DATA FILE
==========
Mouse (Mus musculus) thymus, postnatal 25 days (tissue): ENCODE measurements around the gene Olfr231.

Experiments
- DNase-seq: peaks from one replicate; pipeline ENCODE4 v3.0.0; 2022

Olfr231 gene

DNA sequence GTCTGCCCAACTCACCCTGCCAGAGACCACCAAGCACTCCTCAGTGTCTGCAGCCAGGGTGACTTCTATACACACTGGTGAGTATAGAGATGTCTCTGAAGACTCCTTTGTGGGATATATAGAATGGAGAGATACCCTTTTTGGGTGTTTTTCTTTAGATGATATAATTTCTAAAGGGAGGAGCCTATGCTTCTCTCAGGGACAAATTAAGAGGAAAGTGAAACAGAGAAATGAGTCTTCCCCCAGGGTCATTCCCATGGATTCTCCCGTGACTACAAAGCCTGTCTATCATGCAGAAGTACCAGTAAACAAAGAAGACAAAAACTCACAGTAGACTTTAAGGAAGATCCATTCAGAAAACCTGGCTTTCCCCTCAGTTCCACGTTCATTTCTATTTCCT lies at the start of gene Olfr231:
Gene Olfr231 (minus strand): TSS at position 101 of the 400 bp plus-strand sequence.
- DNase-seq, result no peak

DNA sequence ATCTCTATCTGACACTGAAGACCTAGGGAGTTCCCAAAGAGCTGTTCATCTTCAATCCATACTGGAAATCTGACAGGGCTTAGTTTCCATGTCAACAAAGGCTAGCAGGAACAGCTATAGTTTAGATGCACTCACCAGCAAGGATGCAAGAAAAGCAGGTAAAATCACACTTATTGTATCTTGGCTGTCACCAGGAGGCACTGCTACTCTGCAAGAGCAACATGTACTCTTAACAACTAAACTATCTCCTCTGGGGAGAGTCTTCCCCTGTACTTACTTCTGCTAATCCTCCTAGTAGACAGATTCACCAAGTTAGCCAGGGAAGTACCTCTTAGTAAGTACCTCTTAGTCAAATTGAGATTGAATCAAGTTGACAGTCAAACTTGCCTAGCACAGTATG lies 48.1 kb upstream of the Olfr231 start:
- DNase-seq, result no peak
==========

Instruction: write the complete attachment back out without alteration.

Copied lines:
Mouse (Mus musculus) thymus, postnatal 25 days (tissue): ENCODE measurements around the gene Olfr231.

Experiments
- DNase-seq: peaks from one replicate; pipeline ENCODE4 v3.0.0; 2022

Olfr231 gene

DNA sequence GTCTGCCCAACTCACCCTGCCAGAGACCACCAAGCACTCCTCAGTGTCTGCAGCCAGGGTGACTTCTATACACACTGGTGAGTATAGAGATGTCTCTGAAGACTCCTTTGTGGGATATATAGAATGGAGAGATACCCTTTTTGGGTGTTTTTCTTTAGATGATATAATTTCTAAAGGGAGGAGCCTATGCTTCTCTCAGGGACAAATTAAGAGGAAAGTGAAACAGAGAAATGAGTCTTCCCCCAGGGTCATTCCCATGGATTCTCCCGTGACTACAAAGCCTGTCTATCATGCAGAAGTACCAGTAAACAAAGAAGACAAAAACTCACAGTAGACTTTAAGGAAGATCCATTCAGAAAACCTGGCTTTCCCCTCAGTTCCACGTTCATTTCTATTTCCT lies at the start of gene Olfr231:
Gene Olfr231 (minus strand): TSS at position 101 of the 400 bp plus-strand sequence.
- DNase-seq, result no peak

DNA sequence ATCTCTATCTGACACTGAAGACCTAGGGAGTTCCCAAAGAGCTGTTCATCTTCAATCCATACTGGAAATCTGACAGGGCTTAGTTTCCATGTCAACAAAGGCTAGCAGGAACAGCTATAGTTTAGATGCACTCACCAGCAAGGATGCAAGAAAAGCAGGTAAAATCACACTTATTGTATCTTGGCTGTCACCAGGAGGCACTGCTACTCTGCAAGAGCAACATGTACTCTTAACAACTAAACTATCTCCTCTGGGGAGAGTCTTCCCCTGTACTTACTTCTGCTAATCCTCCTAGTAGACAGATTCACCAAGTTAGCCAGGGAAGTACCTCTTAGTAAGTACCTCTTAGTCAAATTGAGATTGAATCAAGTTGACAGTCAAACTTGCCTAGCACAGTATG lies 48.1 kb upstream of the Olfr231 start:
- DNase-seq, result no peak